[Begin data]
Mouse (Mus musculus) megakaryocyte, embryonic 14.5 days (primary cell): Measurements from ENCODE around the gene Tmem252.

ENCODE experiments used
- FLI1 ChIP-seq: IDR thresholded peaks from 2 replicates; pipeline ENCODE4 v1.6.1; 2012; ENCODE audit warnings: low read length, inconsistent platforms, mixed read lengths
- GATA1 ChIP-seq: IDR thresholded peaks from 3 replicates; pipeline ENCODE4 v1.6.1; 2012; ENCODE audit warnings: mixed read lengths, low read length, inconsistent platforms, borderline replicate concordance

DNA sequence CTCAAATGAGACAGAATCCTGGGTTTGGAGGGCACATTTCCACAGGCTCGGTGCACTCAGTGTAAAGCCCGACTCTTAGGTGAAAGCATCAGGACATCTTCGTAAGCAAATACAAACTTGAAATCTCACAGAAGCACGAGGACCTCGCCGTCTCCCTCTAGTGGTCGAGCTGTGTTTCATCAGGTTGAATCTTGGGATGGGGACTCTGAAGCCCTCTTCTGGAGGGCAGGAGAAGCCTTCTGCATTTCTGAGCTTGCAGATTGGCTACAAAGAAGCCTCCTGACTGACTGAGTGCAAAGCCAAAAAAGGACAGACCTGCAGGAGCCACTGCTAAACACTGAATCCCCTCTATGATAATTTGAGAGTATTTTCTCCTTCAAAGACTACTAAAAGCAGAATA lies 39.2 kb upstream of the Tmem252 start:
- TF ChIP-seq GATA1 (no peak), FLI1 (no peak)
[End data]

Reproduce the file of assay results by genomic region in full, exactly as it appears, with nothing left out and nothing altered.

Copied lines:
Mouse (Mus musculus) megakaryocyte, embryonic 14.5 days (primary cell): Measurements from ENCODE around the gene Tmem252.

ENCODE experiments used
- FLI1 ChIP-seq: IDR thresholded peaks from 2 replicates; pipeline ENCODE4 v1.6.1; 2012; ENCODE audit warnings: low read length, inconsistent platforms, mixed read lengths
- GATA1 ChIP-seq: IDR thresholded peaks from 3 replicates; pipeline ENCODE4 v1.6.1; 2012; ENCODE audit warnings: mixed read lengths, low read length, inconsistent platforms, borderline replicate concordance

DNA sequence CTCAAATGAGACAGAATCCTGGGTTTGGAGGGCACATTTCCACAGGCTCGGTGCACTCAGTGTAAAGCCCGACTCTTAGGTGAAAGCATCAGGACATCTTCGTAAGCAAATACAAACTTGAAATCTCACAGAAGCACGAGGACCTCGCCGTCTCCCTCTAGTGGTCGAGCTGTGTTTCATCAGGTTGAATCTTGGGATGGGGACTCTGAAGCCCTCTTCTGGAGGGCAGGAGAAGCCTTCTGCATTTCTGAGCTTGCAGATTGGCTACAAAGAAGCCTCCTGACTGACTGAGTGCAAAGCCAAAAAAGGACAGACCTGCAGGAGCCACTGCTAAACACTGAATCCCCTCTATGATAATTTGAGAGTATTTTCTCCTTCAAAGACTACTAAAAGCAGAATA lies 39.2 kb upstream of the Tmem252 start:
- TF ChIP-seq GATA1 (no peak), FLI1 (no peak)